“We pride ourselves in providing gorgeous Japanese maples, colorful rhododendrons and azaleas, as well as hardy ornamental and garden conifers,” Carlson says. “Our staff is dedicated to sharing their knowledge and helping you choose the perfect plants for your landscape.”
To ensure customers receive plants in their best condition, Carlson offers delivery to a home or business for a nominal fee. Mulch and compost can also be delivered in bulk.
Once that tree, shrub or perennial is in the ground, a few smart maintenance tasks will keep it healthy for years to come. In the springtime, clean up debris from the lawn and landscaping, including leaves missed from the fall and sticks that have fallen during the winter, Carlson says. It’s also a good idea to prune bushes and shrubs before the active growing season, however that does not include flowering shrubs and bushes with buds about to open. If you didn’t get perennials trimmed back in the fall, now is the time to remove old growth.
Patience Goes a Long Way
Jordan Boyce is a second-generation co-owner of K&W Greenery, 1328 U.S. Hwy. 14 East in Janesville. This time of year, she advises gardeners to be patient.
“Mother Nature is very clear on her instruction into the spring season and no amount of early raking will change that,” she says. “Spring will arrive when it arrives. Planting, raking and just plain walking on our lawns in these early months can be very damaging. Let spring come and then start your activities.”
K&W helps those with spring fever to satisfy their green thumbs through classes and workshops that are scheduled throughout the year. This March, specialists talked about plant-eating insects, bringing butterflies to the backyard, finding new varieties of plants, and planting and maintaining a perennial garden. Those attending all four workshops got a $15 gift card to spend at the store. See upcoming event and workshop schedules online at kwgreenery.com.
Of course, K&W experts are always on hand to answer questions and dish out advice on planting, growing and more.
“Just come in and hang out,” says Boyce. “The greenhouse is always gorgeous. There is plenty to look at, touch and smell. Planning ahead for the spring season is always a great idea. We are here to help. We have lots of handouts and great tips for gardeners on all skill levels. We always say there is no dumb question when it comes to gardening.”
Meanwhile, the staff has been getting ready for spring.
“At the greenhouse, we are busy behind the scenes,” Boyce says. “We grow 90% of all the annuals and perennials that we sell. This takes a lot of preplanning. So, while the snow is still falling, we are busy potting up annuals for spring.”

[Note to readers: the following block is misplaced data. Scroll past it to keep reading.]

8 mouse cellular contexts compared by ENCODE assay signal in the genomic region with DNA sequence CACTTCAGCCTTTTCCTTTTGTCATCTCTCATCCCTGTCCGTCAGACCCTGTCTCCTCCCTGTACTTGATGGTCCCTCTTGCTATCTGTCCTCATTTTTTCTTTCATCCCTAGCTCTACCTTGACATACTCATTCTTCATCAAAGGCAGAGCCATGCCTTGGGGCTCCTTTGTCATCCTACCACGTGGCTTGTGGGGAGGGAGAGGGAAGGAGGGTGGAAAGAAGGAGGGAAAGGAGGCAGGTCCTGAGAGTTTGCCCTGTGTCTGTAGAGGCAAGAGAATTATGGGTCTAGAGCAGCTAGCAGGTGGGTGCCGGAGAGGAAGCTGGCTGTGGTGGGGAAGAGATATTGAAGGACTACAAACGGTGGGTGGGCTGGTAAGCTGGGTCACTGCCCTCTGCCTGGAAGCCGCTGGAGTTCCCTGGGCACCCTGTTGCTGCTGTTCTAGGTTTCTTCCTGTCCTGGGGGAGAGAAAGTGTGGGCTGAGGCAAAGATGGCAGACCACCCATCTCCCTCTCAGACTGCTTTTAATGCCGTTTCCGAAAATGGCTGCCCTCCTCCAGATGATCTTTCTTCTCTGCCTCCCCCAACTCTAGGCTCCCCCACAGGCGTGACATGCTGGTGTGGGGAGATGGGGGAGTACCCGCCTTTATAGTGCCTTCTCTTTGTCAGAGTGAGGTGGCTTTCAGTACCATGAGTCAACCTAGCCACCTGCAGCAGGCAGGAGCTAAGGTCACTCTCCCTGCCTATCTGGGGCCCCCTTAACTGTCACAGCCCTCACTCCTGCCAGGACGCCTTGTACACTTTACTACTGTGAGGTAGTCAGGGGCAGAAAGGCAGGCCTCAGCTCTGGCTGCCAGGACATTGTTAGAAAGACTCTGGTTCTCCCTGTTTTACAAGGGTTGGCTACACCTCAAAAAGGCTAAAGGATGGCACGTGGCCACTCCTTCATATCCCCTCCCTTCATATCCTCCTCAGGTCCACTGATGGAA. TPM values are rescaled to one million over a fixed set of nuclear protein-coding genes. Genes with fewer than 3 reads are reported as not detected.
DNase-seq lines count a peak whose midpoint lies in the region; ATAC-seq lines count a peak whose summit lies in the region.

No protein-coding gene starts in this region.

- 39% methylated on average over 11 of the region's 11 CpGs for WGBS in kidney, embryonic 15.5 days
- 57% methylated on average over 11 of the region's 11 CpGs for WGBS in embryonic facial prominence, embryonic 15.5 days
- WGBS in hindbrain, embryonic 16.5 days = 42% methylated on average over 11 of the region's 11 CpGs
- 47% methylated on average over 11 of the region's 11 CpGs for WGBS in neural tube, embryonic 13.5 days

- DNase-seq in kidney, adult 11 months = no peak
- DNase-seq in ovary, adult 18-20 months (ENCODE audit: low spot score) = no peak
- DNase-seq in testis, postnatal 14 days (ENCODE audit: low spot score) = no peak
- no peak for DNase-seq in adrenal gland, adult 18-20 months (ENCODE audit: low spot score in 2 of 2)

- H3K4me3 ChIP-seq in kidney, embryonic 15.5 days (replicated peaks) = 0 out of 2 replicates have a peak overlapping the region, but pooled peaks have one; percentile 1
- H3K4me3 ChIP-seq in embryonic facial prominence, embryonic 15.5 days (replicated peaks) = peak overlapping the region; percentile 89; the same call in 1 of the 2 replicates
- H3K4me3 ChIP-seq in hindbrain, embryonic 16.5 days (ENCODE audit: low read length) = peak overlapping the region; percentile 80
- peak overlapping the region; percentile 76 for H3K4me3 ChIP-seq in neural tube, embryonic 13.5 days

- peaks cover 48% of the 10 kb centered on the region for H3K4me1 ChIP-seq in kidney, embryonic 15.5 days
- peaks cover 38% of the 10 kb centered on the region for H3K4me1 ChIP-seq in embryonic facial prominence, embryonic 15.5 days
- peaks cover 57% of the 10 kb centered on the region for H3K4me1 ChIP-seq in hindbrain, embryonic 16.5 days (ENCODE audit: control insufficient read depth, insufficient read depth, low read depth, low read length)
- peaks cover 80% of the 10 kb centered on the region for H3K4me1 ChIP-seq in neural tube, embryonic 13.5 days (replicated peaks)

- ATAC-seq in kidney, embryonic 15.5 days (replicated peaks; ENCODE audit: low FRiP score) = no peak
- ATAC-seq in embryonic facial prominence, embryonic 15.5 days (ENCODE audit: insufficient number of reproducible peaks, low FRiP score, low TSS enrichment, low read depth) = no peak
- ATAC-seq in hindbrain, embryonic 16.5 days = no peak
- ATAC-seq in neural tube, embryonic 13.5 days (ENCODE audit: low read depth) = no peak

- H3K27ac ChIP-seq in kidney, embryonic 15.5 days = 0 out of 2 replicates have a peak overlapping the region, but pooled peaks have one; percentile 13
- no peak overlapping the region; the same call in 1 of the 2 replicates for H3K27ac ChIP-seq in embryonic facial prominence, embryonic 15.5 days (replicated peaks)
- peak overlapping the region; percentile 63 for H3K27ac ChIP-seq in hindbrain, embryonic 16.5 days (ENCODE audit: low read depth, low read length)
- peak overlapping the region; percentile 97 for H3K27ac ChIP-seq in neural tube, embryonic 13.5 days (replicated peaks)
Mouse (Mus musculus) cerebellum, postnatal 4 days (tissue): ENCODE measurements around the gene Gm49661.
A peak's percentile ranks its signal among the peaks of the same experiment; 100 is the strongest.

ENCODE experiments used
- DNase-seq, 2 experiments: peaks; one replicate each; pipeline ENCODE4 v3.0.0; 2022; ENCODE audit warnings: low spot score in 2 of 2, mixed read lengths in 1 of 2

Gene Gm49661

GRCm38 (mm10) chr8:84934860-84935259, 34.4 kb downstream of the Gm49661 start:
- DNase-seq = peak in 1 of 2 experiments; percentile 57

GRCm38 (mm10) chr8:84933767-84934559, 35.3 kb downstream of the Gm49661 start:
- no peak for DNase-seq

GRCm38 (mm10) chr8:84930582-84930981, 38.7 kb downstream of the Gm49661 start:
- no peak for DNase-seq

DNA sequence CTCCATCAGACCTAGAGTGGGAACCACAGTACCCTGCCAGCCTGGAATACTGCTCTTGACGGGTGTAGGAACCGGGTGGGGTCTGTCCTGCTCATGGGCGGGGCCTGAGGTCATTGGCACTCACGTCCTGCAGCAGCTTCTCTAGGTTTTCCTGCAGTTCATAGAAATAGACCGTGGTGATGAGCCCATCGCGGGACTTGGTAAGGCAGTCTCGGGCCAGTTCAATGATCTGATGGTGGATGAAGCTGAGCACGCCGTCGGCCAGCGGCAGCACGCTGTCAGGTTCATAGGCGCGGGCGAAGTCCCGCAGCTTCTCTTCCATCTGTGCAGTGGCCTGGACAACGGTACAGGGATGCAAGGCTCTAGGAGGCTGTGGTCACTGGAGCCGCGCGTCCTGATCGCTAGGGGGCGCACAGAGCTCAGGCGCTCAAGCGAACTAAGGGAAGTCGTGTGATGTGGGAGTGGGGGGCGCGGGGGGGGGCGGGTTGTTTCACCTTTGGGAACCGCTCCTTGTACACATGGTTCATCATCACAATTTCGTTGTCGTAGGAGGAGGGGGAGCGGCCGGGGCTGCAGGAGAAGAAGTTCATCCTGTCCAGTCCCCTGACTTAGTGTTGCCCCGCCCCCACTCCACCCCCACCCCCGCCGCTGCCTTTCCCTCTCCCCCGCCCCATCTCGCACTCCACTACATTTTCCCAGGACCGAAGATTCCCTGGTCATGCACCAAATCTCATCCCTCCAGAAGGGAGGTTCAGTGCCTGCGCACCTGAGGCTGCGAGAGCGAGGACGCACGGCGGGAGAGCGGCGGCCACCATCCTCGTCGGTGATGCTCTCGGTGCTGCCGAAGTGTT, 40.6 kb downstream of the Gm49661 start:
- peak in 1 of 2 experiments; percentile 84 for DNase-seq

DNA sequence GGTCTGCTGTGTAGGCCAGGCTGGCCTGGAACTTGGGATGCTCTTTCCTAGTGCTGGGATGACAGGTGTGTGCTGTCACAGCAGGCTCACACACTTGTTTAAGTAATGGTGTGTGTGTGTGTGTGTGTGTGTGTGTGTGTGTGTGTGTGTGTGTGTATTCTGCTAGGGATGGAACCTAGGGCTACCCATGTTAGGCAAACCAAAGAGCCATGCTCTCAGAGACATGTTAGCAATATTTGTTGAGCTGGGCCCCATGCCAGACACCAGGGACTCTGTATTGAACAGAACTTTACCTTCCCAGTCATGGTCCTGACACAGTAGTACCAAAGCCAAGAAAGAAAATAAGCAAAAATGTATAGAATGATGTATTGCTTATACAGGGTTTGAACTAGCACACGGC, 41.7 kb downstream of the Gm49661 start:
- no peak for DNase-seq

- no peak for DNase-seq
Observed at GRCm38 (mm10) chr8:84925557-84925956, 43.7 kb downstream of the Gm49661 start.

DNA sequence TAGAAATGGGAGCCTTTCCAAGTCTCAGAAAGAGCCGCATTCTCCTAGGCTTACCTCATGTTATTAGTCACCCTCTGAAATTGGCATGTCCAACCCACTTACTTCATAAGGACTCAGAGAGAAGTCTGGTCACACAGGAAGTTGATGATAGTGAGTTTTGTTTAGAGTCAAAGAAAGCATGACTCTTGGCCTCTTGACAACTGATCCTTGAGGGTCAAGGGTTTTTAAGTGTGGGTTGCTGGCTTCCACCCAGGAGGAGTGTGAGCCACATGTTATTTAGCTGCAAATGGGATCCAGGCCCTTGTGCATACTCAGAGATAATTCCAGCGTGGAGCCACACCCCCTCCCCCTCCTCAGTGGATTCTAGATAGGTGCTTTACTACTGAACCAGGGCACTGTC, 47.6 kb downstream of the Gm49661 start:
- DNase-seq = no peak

Turn up the Heat
Although you’ll find Midwesterners grilling outdoors year-round, warmer weather is nature’s invitation to get outside and start cooking more.
“Grilling outside is what people think about when it’s spring and summer,” says Brad Vander Heyden, president of Advanced Chimney Systems, 3486 Lonergan Dr. in Rockford. “They may grill steaks, chicken, hot dogs and hamburgers through the winter, but it’s all about just getting the job done. In the summer, barbecuing is about entertaining family and friends, enjoying the good smells of something cooking all day long like brisket or a rack of ribs, and then enjoying it at night in a great atmosphere.”
Grills aren’t the only way to improve your enjoyment of the backyard. Advanced Chimney Systems specializes in grills as well as fireplaces, fire pits, heating stoves and gas logs – each of which has an ability to gather people around a common space.
Flickering flames at an outdoor fireplace or fire pit have a way of capturing people’s attention and are relaxing, Vander Heyden says. They help people let go of the day’s tensions while creating a great ambiance and interesting surrounding.
“Fire pits and fire tables can give an outdoor space an entirely different look and atmosphere,” he says. “They give you a focal point to arrange furniture around, give attention to landscaping, or add interest to a deck and patio.”
Portable fire pits are a newer option on the market, and they have the advantage of being movable, so they can go to the park, the campground, tailgate parties, a friend’s party or the ideal spot in your own backyard.
“They are very unique and can fit in a car and be taken anywhere,” Vander Heyden says.
And although most people think of charcoal grills or gas grills when they think of cooking outside, pellet grills are gaining in popularity. Available for more than 30 years, this option is lately getting notice because of the improved technology, convenience and versatility.
Pellet grills are electric and fueled by hardwood pellets that also add flavor. The temperature is regulated by a digital control board that uses an algorithm to calculate how many pellets are needed to reach and maintain temperatures. A rotating auger automatically feeds the pellets from the hopper to the fire, where a fan stokes the flames and distributes heat and smoke throughout the grill. A diffuser plate between the grill and the fire prevents flare-ups. Some grills have a direct grilling option for cooking on an open flame.
“It’s the best of both worlds,” Vander Heyden says. “You don’t have to monitor the grill to maintain temperature, and at low temperatures, the grill can cook for up to 16 hours. Pellet grills, which vary in size, price and features, are the fastest growing segment of the outdoor cooking market.”
Some of the most popular pellet flavors are hickory, apple, cherry, pecan, oak, maple, mesquite and peach. Flavors can be combined or layered for a unique result.
“I love the taste, being outside, and the convenience and efficiency of using the grill instead of heating up the kitchen on hot summer days,” Vander Heyden says.